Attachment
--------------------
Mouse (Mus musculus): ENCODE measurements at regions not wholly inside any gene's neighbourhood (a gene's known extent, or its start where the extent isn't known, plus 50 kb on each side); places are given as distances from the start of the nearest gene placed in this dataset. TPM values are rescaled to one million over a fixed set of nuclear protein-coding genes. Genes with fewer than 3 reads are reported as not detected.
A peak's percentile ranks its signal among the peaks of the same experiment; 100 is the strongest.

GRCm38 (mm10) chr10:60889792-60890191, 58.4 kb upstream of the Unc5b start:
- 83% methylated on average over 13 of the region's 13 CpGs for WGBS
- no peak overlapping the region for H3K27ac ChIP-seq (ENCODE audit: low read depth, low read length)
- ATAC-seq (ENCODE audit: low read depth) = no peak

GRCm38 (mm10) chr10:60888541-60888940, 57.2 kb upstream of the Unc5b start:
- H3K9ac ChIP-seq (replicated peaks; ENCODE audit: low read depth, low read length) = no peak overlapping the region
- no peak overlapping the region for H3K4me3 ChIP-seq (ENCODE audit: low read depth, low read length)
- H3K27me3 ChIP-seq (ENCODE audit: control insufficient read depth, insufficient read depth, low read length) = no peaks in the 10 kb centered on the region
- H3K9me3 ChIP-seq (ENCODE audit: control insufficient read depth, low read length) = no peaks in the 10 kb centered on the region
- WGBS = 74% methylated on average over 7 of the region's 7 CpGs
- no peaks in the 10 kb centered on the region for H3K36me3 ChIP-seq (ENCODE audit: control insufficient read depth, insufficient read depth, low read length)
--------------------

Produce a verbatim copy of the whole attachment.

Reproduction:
Mouse (Mus musculus): ENCODE measurements at regions not wholly inside any gene's neighbourhood (a gene's known extent, or its start where the extent isn't known, plus 50 kb on each side); places are given as distances from the start of the nearest gene placed in this dataset. TPM values are rescaled to one million over a fixed set of nuclear protein-coding genes. Genes with fewer than 3 reads are reported as not detected.
A peak's percentile ranks its signal among the peaks of the same experiment; 100 is the strongest.

GRCm38 (mm10) chr10:60889792-60890191, 58.4 kb upstream of the Unc5b start:
- 83% methylated on average over 13 of the region's 13 CpGs for WGBS
- no peak overlapping the region for H3K27ac ChIP-seq (ENCODE audit: low read depth, low read length)
- ATAC-seq (ENCODE audit: low read depth) = no peak

GRCm38 (mm10) chr10:60888541-60888940, 57.2 kb upstream of the Unc5b start:
- H3K9ac ChIP-seq (replicated peaks; ENCODE audit: low read depth, low read length) = no peak overlapping the region
- no peak overlapping the region for H3K4me3 ChIP-seq (ENCODE audit: low read depth, low read length)
- H3K27me3 ChIP-seq (ENCODE audit: control insufficient read depth, insufficient read depth, low read length) = no peaks in the 10 kb centered on the region
- H3K9me3 ChIP-seq (ENCODE audit: control insufficient read depth, low read length) = no peaks in the 10 kb centered on the region
- WGBS = 74% methylated on average over 7 of the region's 7 CpGs
- no peaks in the 10 kb centered on the region for H3K36me3 ChIP-seq (ENCODE audit: control insufficient read depth, insufficient read depth, low read length)